Local motocross racers train year-round and compete in the South

CENTRAL LOUISIANA (KALB) – While most sports are closed for the summer, a group of athletes of all ages continue to compete locally in one of the most thrilling sports in the country.

“It’s unlike any competition I’ve ever seen,” said Kevin Kitchen, whose son Karson races in motocross.

Motocross is described by those on the track as 10 of the most exhilarating minutes in any sport. Runners put their bodies on the line year-round by competing in circuits across the country.

“It’s an adrenaline rush, and it’s really fun to be alone and to be free,” said Karson Kitchen, 14, from Woodworth.

Karson grew up around dirt bikes his whole life, but didn’t come out the door and start racing competitively until a year and a half ago when a friend of his took him on the track.

“The dad called me and said, ‘Hey, your son really wants to race this weekend, are you okay?’ said Kevin. “I said, ‘No, it’s not okay.’ We didn’t have our own bike or anything and we borrowed a bike to ride and I could immediately see in his eyes that he was hooked.

Karson was definitely hooked at the time. He continues to train several days a week to prepare for the races every other weekend. The Kitchen family travels across the South, competing where Karson has already made a name for himself with 25 wins to his credit.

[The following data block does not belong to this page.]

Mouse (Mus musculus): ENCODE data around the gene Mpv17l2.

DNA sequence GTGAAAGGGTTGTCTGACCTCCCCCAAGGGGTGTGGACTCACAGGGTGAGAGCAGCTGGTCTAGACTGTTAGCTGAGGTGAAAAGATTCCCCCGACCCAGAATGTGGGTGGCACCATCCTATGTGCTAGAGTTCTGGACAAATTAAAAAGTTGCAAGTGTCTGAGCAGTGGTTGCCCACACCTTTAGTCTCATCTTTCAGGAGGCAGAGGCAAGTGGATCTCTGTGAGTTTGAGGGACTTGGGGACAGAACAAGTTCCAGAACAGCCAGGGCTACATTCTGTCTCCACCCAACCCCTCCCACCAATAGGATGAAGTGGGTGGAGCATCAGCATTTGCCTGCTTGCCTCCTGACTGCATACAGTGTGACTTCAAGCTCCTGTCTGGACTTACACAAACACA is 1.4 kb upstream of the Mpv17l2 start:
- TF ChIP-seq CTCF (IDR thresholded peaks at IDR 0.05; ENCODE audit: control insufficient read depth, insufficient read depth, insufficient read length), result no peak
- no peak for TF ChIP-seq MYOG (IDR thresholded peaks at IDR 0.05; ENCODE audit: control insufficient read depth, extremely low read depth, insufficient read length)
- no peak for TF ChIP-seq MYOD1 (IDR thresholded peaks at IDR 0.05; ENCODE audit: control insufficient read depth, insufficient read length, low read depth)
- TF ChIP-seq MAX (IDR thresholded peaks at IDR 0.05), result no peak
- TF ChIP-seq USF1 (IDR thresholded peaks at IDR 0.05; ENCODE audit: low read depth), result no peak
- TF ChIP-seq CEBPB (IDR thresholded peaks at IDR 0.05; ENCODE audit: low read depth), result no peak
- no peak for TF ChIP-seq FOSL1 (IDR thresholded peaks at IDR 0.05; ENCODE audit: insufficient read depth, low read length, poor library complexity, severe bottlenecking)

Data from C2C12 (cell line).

Kevin said his son understands the risks he takes every time he steps out on the track, but the reward is worth it.

“When you have a 14-year-old looking at his mother and saying, ‘If I die doing what I love to do, just know that I’m happy,'” Kevin said. not giving back to the sport and really pushing him to be what he wants to be on the dirtbike.”

This drive is the same need for speed that kids from four years old through people in their 60s have when dressing up for race day.

Rodney Cain turns 65 this week and says the adrenaline of racing runs in his blood.

“You have to ride one and do a few laps to really appreciate it,” Cain said. “You fight a machine that weighs 200 pounds and you try to make it do what you want to do, but sometimes it has a mind of its own.”

Cain’s greatest thrill doesn’t come when he lands a jump or even finishes first in a race, but it’s being able to watch the next generation grow up and eventually pass him on the track.

“You see them when they start at the beginner level and with every step they take they go a little bit faster where they get to a full-size bike, they’re pretty fast,” Cain said. “I like to see them improve, go faster and go out to fight with the fast guys.”

If anyone would like to see these runners in action or join in, there is a local track at Hurricane Creek near Jena.

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About Frances R. Smith

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